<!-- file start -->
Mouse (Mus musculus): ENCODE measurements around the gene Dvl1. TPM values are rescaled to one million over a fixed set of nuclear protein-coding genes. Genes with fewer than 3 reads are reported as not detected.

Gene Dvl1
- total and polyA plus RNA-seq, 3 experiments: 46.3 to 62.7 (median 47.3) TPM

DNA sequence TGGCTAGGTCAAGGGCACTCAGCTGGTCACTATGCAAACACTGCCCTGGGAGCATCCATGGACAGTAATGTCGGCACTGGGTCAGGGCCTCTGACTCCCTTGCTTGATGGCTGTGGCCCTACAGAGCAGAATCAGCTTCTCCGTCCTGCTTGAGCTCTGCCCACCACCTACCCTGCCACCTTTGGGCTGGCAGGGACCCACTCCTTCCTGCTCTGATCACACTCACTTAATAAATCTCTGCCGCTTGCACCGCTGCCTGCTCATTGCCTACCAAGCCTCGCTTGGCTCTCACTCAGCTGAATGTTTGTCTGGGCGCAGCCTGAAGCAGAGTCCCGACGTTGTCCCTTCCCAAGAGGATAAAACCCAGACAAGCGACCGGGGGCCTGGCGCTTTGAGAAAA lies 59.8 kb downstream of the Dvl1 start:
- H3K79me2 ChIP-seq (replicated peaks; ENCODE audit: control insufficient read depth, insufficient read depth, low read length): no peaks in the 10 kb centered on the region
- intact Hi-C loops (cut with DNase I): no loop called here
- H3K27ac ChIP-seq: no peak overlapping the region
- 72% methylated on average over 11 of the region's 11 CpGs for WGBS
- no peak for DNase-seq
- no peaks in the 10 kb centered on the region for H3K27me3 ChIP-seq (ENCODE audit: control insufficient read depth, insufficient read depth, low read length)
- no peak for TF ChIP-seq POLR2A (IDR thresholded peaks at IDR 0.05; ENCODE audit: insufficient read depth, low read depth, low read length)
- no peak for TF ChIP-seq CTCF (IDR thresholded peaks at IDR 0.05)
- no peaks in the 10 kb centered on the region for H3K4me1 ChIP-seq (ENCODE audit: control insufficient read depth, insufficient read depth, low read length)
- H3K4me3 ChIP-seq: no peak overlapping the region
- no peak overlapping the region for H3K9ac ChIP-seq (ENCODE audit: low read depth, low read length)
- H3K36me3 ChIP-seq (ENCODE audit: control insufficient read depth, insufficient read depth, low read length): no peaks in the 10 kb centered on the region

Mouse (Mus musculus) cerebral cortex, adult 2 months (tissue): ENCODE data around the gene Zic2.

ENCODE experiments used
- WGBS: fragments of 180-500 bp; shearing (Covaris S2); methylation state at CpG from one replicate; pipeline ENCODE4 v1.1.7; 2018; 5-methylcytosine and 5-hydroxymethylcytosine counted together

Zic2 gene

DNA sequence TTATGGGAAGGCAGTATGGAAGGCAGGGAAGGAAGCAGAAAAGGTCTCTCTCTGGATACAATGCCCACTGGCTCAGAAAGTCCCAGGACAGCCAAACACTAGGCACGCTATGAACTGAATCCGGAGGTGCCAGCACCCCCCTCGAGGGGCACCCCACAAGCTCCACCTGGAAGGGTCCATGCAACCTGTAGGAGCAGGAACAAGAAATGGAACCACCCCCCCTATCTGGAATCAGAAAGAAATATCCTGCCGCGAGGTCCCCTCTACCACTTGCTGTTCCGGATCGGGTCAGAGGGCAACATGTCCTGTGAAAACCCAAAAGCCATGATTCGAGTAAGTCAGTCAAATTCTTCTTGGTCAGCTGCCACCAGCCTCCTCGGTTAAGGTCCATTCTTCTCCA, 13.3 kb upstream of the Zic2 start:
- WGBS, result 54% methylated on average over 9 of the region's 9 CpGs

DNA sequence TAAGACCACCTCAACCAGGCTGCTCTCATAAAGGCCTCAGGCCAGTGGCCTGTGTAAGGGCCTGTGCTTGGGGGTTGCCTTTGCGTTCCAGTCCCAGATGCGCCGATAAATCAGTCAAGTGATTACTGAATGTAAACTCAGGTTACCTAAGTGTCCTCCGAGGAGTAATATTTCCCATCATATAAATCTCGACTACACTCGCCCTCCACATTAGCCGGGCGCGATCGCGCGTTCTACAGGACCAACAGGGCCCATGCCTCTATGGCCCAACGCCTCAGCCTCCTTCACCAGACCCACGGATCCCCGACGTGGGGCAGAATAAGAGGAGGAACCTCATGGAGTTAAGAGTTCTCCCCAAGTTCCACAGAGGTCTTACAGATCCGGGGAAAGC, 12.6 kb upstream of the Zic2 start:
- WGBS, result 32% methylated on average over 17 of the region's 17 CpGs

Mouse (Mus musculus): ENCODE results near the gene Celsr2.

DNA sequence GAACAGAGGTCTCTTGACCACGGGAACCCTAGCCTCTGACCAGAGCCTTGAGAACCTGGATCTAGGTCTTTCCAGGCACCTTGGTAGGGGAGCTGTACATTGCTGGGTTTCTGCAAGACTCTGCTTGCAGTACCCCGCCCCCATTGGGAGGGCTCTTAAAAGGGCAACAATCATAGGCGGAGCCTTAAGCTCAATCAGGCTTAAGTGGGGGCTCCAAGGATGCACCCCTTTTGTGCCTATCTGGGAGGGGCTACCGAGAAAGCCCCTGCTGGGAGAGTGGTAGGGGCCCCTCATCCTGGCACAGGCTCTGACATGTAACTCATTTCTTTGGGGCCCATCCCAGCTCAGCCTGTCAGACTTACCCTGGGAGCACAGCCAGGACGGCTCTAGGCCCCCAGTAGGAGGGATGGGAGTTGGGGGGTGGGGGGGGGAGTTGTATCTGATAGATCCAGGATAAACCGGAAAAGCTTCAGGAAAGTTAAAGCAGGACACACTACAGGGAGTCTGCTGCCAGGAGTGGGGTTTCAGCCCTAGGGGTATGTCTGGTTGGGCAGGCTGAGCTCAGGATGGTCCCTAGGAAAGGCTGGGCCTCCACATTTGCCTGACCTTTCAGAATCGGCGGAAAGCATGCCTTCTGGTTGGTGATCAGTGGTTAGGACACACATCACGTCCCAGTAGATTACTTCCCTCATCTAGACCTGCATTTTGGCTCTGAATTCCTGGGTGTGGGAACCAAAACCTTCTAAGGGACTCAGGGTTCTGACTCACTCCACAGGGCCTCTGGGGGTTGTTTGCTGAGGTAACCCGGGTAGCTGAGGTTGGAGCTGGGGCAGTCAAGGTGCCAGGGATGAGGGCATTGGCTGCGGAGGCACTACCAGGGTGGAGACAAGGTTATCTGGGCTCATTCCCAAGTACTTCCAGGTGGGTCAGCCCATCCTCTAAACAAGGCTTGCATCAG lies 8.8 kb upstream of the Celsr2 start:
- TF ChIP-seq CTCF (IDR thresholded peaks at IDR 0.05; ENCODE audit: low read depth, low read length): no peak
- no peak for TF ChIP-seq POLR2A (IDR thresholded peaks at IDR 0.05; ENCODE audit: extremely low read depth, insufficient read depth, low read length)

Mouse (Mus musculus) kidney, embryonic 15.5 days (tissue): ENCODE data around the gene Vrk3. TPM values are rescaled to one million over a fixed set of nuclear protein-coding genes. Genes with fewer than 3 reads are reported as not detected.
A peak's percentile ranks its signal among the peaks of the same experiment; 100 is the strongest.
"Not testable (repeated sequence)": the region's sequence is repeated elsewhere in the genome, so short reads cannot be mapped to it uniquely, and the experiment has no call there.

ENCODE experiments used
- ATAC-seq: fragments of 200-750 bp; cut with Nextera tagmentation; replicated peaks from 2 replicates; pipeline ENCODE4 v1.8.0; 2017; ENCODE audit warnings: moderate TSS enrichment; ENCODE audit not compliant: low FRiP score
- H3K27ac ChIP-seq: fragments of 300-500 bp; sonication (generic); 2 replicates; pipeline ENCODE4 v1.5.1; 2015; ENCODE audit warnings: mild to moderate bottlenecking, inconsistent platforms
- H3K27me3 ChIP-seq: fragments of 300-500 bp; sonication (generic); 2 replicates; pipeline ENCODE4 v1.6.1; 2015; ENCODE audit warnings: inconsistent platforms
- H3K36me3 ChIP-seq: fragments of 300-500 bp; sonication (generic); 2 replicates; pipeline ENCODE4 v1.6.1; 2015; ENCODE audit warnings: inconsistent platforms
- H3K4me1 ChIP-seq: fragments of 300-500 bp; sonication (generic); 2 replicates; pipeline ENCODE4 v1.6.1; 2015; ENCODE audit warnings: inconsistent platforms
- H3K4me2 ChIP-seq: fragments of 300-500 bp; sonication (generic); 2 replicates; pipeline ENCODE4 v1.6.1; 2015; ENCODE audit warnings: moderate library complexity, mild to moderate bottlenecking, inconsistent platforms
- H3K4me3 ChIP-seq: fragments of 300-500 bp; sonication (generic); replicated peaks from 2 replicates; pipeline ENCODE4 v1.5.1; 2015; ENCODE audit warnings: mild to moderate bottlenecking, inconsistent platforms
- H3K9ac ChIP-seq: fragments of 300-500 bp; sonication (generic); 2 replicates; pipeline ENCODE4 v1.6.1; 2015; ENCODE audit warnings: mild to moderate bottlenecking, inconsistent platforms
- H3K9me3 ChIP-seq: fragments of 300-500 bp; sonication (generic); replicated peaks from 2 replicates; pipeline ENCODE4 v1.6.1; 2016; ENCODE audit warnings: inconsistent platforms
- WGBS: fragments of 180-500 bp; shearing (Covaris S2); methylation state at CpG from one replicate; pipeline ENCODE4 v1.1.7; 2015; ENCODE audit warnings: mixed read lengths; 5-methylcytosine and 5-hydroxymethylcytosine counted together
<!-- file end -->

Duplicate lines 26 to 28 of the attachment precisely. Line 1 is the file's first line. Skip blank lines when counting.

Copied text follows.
DNA sequence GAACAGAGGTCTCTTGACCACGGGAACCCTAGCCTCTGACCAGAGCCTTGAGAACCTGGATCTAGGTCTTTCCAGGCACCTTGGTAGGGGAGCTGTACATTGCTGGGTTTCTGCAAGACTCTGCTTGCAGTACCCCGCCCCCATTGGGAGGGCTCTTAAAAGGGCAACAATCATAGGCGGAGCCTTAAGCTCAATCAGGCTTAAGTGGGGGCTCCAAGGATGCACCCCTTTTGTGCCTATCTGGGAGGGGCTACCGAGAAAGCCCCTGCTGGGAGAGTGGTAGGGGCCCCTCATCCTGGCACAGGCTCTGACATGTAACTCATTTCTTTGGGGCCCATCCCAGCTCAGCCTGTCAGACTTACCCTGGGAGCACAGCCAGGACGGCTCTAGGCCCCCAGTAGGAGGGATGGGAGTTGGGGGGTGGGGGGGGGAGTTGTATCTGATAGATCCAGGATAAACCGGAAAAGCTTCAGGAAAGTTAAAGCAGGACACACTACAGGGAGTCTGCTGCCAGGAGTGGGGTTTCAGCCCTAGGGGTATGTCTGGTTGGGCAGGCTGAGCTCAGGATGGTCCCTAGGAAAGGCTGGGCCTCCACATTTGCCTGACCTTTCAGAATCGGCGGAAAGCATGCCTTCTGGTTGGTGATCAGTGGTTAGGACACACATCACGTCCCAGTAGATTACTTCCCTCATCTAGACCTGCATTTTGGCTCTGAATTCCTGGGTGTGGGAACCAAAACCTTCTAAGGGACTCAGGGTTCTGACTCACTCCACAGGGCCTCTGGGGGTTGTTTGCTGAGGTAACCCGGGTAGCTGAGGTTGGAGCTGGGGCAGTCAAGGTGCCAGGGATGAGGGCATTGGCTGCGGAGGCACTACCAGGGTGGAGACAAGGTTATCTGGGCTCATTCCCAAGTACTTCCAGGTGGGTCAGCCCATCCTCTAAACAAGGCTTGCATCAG lies 8.8 kb upstream of the Celsr2 start:
- TF ChIP-seq CTCF (IDR thresholded peaks at IDR 0.05; ENCODE audit: low read depth, low read length): no peak
- no peak for TF ChIP-seq POLR2A (IDR thresholded peaks at IDR 0.05; ENCODE audit: extremely low read depth, insufficient read depth, low read length)